Sputnik? Try Stalingrad

At Ricochet, one of the most provocative posts I’ve seen in a long time, by James Poulos. Poulos notes what he calls the “generational aspect of the President’s [SOTU] address.” Lots there for the elderly; for the young, not so much. Poulos suggests that if we are to select a metaphor from the mid-20th century, Sputnik might not be the most appropriate:

Which generation’s Sputnik moment is this, again? If we’re fated to work with metaphors from the middle of the twentieth century, let’s at least choose one that resonates with people who are coming of age in the twenty-first.
Say, perhaps, the Hitler Finds Out metaphor. From the vantage of the young, for the President — and, indeed, virtually the entire leadership class of the United States of America — this is their Stalingrad moment: the moment at which the vast armies they continue to maneuver around the gigantic battle map turn out to be gone, destroyed, never to return again. The bold challenges, the arbitrary and random numerical goalposts (80% more of these, 100,000 more of those) — it all gave off the disconnected feel of denial-driven fantasy. It’s not that the emperor has no clothes. It’s that he has no divisions.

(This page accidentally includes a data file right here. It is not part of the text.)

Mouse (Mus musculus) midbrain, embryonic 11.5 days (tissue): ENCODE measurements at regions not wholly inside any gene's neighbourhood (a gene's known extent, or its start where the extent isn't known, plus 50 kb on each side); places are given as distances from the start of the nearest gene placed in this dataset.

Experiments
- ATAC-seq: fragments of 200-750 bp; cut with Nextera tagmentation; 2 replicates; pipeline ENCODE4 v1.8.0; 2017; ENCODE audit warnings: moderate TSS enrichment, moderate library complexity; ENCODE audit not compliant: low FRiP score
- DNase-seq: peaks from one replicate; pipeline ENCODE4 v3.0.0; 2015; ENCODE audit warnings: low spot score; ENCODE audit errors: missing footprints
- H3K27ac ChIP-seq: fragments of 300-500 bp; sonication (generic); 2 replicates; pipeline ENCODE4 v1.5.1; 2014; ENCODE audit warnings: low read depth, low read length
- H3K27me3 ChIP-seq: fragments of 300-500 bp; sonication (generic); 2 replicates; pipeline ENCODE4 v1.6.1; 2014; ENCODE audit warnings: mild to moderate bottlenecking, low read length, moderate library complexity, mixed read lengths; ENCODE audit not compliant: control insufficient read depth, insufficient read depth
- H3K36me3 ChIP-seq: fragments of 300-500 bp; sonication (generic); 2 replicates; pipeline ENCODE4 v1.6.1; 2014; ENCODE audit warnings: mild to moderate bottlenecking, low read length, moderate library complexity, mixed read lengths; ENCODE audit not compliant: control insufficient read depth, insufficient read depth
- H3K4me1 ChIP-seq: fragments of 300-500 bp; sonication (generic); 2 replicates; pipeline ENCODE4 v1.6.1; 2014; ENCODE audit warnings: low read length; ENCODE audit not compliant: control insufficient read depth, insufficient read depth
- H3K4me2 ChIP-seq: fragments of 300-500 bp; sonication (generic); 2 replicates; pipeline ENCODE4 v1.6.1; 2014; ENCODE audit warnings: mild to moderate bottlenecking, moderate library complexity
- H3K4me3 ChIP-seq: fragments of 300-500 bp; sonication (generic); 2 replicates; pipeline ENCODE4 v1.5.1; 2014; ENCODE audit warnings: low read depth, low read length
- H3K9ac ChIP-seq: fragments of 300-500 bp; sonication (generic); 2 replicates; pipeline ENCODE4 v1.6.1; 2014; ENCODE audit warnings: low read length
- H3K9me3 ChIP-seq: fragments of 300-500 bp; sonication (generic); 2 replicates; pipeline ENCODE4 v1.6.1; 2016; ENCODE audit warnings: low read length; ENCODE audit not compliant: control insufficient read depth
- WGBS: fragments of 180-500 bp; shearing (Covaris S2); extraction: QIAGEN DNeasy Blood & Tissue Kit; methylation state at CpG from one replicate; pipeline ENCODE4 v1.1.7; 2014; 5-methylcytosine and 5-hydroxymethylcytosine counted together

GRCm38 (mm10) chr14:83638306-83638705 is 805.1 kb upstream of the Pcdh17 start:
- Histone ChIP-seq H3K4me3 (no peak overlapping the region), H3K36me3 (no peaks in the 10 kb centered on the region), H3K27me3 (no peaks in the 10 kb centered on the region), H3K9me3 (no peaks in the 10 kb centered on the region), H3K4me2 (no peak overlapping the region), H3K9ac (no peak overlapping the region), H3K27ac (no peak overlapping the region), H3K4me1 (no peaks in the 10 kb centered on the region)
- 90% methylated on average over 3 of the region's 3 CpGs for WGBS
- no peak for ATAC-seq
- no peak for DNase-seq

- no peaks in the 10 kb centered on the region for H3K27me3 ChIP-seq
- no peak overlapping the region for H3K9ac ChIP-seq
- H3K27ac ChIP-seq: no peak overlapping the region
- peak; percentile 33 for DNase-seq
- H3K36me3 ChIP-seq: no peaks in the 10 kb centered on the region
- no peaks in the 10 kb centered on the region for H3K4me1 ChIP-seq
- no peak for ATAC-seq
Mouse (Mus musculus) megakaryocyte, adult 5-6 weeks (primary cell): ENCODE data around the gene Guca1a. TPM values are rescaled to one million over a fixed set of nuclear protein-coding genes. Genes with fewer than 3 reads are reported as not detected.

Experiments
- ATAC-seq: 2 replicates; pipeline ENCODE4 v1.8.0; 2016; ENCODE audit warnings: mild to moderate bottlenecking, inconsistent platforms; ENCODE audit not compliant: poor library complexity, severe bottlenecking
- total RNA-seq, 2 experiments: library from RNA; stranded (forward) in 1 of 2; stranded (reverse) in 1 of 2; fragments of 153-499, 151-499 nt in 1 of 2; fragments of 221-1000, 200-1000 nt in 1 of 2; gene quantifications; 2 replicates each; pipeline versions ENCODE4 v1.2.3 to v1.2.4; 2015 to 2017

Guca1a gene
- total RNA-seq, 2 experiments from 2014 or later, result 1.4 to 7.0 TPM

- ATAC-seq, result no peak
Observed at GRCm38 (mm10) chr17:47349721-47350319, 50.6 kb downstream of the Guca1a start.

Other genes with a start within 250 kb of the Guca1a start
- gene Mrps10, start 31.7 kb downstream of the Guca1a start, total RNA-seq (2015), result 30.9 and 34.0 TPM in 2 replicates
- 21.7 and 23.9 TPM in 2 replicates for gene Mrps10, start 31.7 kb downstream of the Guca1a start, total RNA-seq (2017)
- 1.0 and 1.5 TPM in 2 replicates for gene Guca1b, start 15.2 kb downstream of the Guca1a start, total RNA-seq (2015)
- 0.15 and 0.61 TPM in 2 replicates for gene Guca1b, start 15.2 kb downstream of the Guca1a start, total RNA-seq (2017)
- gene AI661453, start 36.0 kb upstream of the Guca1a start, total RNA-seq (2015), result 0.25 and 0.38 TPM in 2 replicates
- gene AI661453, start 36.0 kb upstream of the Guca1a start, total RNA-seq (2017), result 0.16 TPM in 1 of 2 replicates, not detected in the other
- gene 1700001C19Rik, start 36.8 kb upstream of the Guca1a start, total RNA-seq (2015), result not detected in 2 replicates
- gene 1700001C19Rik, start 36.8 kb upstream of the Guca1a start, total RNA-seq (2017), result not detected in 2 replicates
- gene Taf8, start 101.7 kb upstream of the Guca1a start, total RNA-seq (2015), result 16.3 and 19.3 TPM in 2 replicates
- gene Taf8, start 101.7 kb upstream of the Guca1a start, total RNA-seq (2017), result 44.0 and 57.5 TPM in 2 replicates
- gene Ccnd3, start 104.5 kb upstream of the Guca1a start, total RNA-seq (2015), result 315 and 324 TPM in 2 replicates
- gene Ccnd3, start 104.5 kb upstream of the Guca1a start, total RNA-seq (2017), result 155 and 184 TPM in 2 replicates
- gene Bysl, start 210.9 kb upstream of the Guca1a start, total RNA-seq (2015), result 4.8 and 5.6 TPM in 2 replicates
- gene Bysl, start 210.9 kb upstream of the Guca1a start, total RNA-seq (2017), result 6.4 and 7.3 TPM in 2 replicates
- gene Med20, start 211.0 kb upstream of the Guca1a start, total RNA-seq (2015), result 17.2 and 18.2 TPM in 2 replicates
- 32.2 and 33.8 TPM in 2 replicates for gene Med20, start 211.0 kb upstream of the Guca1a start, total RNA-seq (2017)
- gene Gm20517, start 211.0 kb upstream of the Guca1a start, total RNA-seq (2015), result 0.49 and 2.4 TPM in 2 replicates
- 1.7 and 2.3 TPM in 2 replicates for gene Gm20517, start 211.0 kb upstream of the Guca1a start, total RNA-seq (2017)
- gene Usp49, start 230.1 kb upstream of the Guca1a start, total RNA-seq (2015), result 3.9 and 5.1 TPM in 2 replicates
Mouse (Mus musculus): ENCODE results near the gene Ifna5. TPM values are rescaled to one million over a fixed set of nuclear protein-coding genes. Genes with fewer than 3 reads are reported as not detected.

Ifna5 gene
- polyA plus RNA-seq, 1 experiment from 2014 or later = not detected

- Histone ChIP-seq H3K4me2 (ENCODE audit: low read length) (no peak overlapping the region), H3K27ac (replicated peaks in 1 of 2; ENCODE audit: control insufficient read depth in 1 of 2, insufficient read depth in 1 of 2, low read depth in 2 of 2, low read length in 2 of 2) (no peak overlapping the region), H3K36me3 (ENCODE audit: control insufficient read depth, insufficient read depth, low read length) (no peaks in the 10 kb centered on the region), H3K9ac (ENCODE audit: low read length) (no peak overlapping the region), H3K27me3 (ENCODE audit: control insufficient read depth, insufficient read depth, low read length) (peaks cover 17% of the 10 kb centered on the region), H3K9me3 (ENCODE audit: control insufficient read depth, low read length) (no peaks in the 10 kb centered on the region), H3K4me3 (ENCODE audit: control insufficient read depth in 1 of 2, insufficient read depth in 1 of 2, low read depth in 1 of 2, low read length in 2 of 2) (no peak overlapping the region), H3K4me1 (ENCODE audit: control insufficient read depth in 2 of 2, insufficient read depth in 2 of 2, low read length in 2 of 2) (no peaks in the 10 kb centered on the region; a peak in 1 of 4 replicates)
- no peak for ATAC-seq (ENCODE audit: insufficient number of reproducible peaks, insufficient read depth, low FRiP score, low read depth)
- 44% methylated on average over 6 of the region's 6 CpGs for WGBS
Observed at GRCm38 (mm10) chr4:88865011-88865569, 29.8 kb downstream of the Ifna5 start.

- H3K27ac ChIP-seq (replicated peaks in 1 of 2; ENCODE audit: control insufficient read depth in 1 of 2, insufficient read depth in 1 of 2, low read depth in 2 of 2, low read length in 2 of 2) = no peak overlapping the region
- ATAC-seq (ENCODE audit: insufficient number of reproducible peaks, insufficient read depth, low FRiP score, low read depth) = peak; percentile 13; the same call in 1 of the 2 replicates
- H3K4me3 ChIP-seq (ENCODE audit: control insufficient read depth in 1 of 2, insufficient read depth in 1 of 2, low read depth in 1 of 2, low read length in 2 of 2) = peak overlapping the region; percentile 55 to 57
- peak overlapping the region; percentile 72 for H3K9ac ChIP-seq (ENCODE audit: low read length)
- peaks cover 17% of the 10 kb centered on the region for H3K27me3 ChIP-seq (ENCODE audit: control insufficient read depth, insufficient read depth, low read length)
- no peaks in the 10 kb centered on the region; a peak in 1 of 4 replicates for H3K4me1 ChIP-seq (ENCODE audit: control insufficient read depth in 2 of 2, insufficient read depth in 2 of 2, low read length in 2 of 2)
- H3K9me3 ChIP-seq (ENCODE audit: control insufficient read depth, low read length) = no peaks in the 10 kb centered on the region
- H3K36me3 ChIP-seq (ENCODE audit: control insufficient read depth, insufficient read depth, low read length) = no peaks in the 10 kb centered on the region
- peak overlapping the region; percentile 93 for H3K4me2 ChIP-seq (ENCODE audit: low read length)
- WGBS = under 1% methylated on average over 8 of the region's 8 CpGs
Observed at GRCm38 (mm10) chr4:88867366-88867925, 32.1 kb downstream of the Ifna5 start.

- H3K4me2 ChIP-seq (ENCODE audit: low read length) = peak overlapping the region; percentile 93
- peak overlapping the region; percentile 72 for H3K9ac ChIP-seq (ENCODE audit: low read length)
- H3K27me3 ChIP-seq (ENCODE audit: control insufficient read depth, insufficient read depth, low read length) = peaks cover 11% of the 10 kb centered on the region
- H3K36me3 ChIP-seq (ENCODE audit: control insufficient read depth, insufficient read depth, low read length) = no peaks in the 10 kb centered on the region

Young Americans already face a future defined by an inescapable reckoning. They already tend to look at our grand entitlements as phantoms, as dead entitlements walking. They already know the problem isn’t that we have too few college graduates, but that we — like Tunisia and (gasp!) China, to mention a few — have too many for the market to absorb.